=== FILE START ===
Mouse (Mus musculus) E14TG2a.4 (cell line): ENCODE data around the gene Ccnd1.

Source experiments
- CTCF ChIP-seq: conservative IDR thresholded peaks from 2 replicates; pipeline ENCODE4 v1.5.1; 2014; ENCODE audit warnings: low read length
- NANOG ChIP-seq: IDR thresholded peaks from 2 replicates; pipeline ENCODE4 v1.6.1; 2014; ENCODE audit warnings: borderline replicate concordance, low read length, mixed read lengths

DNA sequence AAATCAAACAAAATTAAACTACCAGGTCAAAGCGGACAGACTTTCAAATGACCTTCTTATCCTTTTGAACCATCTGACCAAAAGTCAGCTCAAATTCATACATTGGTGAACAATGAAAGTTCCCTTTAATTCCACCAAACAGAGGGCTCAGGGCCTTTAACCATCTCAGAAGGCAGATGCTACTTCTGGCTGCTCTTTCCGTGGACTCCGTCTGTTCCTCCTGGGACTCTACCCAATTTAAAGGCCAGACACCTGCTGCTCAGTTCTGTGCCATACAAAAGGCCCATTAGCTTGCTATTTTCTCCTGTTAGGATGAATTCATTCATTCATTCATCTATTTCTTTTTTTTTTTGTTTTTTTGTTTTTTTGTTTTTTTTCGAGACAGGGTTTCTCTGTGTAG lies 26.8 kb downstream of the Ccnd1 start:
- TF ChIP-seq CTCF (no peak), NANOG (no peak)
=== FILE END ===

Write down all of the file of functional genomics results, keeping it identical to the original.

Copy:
Mouse (Mus musculus) E14TG2a.4 (cell line): ENCODE data around the gene Ccnd1.

Source experiments
- CTCF ChIP-seq: conservative IDR thresholded peaks from 2 replicates; pipeline ENCODE4 v1.5.1; 2014; ENCODE audit warnings: low read length
- NANOG ChIP-seq: IDR thresholded peaks from 2 replicates; pipeline ENCODE4 v1.6.1; 2014; ENCODE audit warnings: borderline replicate concordance, low read length, mixed read lengths

DNA sequence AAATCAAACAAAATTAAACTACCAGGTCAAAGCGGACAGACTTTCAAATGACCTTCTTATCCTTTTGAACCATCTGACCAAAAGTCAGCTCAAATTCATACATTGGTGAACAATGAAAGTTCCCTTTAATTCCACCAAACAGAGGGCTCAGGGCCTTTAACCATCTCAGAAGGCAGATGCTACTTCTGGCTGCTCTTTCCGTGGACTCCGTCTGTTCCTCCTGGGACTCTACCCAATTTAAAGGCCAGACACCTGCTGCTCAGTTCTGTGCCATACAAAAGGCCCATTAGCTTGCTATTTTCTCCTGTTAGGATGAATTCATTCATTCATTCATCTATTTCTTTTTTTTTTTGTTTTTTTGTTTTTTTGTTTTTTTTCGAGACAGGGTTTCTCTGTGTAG lies 26.8 kb downstream of the Ccnd1 start:
- TF ChIP-seq CTCF (no peak), NANOG (no peak)